John Dalton, Director
Often land is ploughed in the autumn as it eases compaction at a consistent depth. This then allows natural weathering to aid adequate tilth with minimal passes in the spring. Ploughing leaves a natural dry crumb on top, with retained moisture underneath.
Increasingly, however, land is min tilled, sometimes in autumn, or indeed left as stubble and then cultivated just prior to sowing.
With both methods, thought and experience need to be applied to conserve moisture, which is paramount. Peas are also sensitive to compaction and possible soil slumping, caused by wheelings and over-working.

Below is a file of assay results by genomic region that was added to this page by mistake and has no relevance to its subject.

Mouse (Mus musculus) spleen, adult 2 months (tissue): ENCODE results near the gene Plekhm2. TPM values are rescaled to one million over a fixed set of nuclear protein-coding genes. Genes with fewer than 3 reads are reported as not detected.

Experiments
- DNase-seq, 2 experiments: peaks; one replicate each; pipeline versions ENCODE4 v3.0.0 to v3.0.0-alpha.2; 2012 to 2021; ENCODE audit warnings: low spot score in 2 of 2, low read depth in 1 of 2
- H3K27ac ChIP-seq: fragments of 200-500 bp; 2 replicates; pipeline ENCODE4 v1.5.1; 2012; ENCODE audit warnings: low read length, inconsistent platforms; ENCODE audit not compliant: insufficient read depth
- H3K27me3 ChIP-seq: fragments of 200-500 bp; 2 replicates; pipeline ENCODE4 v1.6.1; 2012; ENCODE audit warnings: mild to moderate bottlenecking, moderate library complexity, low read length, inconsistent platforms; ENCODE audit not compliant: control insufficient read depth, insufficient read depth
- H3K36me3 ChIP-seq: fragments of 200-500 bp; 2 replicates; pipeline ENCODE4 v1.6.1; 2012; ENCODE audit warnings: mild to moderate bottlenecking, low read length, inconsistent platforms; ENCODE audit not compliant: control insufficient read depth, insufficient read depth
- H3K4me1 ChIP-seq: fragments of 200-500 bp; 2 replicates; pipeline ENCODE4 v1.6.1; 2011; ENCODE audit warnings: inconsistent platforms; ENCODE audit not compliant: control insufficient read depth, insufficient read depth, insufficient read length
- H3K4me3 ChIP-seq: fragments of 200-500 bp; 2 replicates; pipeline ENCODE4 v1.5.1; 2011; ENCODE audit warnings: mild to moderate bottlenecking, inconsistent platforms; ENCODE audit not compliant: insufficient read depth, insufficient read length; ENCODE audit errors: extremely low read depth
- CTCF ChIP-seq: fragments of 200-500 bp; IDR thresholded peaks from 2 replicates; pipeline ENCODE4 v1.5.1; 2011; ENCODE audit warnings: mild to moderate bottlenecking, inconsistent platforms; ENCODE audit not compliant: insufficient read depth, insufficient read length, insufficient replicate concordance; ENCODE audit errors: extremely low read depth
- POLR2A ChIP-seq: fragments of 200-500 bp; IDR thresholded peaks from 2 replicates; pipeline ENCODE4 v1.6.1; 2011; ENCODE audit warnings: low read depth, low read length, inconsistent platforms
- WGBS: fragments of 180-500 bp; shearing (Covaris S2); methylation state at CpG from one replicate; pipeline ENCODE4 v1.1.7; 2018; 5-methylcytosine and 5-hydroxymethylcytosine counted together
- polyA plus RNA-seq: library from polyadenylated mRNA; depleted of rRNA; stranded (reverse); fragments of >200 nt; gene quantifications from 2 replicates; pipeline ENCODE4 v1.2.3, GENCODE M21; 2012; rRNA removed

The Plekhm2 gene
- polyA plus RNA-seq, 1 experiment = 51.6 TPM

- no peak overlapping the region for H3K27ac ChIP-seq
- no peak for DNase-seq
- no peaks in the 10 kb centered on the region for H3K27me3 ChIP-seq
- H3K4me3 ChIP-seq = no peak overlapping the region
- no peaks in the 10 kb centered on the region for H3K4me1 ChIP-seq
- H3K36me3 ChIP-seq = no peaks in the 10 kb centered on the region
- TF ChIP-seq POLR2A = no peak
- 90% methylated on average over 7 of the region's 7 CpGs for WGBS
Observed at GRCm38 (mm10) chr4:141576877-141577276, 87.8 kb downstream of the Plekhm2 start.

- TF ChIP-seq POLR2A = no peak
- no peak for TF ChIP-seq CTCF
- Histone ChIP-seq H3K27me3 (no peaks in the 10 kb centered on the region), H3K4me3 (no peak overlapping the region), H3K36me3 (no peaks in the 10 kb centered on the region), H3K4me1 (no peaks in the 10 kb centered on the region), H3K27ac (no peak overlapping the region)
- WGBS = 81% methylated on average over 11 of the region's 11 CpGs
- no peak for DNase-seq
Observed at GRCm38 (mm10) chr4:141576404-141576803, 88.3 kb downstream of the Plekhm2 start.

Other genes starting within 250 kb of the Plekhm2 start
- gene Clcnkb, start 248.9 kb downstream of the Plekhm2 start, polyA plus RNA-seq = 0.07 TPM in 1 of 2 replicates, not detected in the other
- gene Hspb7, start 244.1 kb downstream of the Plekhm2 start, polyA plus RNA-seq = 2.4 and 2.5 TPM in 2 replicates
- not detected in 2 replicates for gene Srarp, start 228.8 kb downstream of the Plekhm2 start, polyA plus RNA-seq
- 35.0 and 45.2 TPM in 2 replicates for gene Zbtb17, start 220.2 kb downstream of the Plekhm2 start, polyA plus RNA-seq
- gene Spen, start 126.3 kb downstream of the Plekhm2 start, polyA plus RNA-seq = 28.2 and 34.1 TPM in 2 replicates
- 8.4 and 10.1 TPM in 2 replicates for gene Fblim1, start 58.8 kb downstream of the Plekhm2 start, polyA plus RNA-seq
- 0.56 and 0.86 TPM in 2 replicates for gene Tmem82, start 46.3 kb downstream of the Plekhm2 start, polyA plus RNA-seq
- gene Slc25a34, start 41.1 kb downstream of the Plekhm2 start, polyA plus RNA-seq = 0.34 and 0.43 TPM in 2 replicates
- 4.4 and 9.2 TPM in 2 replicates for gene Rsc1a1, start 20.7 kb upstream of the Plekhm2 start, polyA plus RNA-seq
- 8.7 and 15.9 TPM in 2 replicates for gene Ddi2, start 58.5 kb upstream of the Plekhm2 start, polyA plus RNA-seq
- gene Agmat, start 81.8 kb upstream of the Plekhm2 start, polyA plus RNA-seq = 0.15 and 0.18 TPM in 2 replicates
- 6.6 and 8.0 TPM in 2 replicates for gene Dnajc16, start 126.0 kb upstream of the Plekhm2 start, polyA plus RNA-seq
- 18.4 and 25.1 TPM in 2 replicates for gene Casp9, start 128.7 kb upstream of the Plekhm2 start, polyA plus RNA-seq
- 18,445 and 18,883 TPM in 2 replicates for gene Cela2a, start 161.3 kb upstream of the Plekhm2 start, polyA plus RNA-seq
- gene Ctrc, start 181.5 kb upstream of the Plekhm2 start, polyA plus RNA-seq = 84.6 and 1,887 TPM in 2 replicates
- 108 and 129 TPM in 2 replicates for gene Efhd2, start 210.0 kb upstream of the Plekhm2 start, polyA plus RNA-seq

Seed depth is very important with large seeds such as peas needing adequate and consistent depth of between 1.5 – 2 inches. Too shallow and germination can be impaired and also the pre-emergence herbicide can hold back germination.
Generally P & K demands are low but deficiency of any major element, including lime, is to be avoided. To counter known phosphate lock-up and non-availability, ongoing research is being undertaken by SBP Ltd on a field scale. We will be trialling a special phosphate starter fertiliser to counter the loss of key seed dressings but it will also assist in this area, making phosphate more readily available. This should (it is claimed) substantially improve rooting while producing stiffer canopies, higher chlorophyl levels and better pod fill, leading to improved yields.
Preparing the seed bed requires patience, correct machinery usage and selection, good consistent seed placement, combined with moisture retention.